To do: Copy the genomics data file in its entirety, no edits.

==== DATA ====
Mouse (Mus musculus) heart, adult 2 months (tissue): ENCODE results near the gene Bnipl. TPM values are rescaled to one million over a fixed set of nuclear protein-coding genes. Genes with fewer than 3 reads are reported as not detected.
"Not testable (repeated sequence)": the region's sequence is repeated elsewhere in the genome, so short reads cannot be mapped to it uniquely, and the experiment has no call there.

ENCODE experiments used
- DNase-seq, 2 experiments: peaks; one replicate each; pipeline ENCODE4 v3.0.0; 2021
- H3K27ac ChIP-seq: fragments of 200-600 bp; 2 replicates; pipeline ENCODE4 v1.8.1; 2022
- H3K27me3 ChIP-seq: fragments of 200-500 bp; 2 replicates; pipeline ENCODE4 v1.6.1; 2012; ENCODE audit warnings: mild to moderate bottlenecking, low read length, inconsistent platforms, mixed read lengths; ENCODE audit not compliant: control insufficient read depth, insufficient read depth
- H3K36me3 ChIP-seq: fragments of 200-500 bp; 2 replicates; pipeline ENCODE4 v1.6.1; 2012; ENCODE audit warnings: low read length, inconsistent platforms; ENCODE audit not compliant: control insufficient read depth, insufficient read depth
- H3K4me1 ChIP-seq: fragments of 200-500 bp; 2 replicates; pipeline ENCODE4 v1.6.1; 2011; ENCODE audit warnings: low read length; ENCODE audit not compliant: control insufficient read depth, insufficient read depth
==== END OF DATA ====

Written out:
Mouse (Mus musculus) heart, adult 2 months (tissue): ENCODE results near the gene Bnipl. TPM values are rescaled to one million over a fixed set of nuclear protein-coding genes. Genes with fewer than 3 reads are reported as not detected.
"Not testable (repeated sequence)": the region's sequence is repeated elsewhere in the genome, so short reads cannot be mapped to it uniquely, and the experiment has no call there.

ENCODE experiments used
- DNase-seq, 2 experiments: peaks; one replicate each; pipeline ENCODE4 v3.0.0; 2021
- H3K27ac ChIP-seq: fragments of 200-600 bp; 2 replicates; pipeline ENCODE4 v1.8.1; 2022
- H3K27me3 ChIP-seq: fragments of 200-500 bp; 2 replicates; pipeline ENCODE4 v1.6.1; 2012; ENCODE audit warnings: mild to moderate bottlenecking, low read length, inconsistent platforms, mixed read lengths; ENCODE audit not compliant: control insufficient read depth, insufficient read depth
- H3K36me3 ChIP-seq: fragments of 200-500 bp; 2 replicates; pipeline ENCODE4 v1.6.1; 2012; ENCODE audit warnings: low read length, inconsistent platforms; ENCODE audit not compliant: control insufficient read depth, insufficient read depth
- H3K4me1 ChIP-seq: fragments of 200-500 bp; 2 replicates; pipeline ENCODE4 v1.6.1; 2011; ENCODE audit warnings: low read length; ENCODE audit not compliant: control insufficient read depth, insufficient read depth